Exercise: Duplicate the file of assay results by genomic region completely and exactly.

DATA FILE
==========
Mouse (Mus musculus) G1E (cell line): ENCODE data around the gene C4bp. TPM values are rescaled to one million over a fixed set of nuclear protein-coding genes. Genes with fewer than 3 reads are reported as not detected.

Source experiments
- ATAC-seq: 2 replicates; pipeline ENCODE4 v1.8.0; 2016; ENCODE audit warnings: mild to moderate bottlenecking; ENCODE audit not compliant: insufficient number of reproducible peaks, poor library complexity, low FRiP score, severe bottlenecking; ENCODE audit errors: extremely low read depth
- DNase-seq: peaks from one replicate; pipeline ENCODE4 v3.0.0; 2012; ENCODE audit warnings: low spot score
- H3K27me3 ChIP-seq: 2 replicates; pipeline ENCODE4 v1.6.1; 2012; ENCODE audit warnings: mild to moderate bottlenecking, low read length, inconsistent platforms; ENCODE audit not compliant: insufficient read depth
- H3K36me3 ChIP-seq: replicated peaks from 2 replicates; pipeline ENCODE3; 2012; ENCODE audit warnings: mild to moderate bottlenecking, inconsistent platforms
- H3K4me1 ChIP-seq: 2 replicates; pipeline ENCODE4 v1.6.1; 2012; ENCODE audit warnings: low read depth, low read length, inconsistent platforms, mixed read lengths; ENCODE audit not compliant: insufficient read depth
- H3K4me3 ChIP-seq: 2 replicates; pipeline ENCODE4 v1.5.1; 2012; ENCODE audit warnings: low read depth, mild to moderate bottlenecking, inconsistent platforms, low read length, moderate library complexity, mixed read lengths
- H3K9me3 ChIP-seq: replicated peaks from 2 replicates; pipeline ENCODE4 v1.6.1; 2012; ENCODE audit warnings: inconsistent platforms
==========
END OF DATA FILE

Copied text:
Mouse (Mus musculus) G1E (cell line): ENCODE data around the gene C4bp. TPM values are rescaled to one million over a fixed set of nuclear protein-coding genes. Genes with fewer than 3 reads are reported as not detected.

Source experiments
- ATAC-seq: 2 replicates; pipeline ENCODE4 v1.8.0; 2016; ENCODE audit warnings: mild to moderate bottlenecking; ENCODE audit not compliant: insufficient number of reproducible peaks, poor library complexity, low FRiP score, severe bottlenecking; ENCODE audit errors: extremely low read depth
- DNase-seq: peaks from one replicate; pipeline ENCODE4 v3.0.0; 2012; ENCODE audit warnings: low spot score
- H3K27me3 ChIP-seq: 2 replicates; pipeline ENCODE4 v1.6.1; 2012; ENCODE audit warnings: mild to moderate bottlenecking, low read length, inconsistent platforms; ENCODE audit not compliant: insufficient read depth
- H3K36me3 ChIP-seq: replicated peaks from 2 replicates; pipeline ENCODE3; 2012; ENCODE audit warnings: mild to moderate bottlenecking, inconsistent platforms
- H3K4me1 ChIP-seq: 2 replicates; pipeline ENCODE4 v1.6.1; 2012; ENCODE audit warnings: low read depth, low read length, inconsistent platforms, mixed read lengths; ENCODE audit not compliant: insufficient read depth
- H3K4me3 ChIP-seq: 2 replicates; pipeline ENCODE4 v1.5.1; 2012; ENCODE audit warnings: low read depth, mild to moderate bottlenecking, inconsistent platforms, low read length, moderate library complexity, mixed read lengths
- H3K9me3 ChIP-seq: replicated peaks from 2 replicates; pipeline ENCODE4 v1.6.1; 2012; ENCODE audit warnings: inconsistent platforms